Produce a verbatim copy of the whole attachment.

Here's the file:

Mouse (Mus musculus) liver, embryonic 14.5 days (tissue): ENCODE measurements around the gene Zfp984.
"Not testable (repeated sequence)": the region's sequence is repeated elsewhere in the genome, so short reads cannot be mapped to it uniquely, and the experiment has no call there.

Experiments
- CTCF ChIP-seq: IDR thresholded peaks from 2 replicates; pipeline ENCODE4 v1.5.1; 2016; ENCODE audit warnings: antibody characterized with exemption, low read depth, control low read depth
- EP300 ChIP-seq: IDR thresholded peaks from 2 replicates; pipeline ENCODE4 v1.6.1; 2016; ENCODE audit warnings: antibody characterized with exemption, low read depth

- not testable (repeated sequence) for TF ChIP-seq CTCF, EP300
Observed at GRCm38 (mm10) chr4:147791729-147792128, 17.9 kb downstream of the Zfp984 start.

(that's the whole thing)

Mouse (Mus musculus) liver, embryonic 14.5 days (tissue): ENCODE measurements around the gene Zfp984.
"Not testable (repeated sequence)": the region's sequence is repeated elsewhere in the genome, so short reads cannot be mapped to it uniquely, and the experiment has no call there.

Experiments
- CTCF ChIP-seq: IDR thresholded peaks from 2 replicates; pipeline ENCODE4 v1.5.1; 2016; ENCODE audit warnings: antibody characterized with exemption, low read depth, control low read depth
- EP300 ChIP-seq: IDR thresholded peaks from 2 replicates; pipeline ENCODE4 v1.6.1; 2016; ENCODE audit warnings: antibody characterized with exemption, low read depth

- not testable (repeated sequence) for TF ChIP-seq CTCF, EP300
Observed at GRCm38 (mm10) chr4:147791729-147792128, 17.9 kb downstream of the Zfp984 start.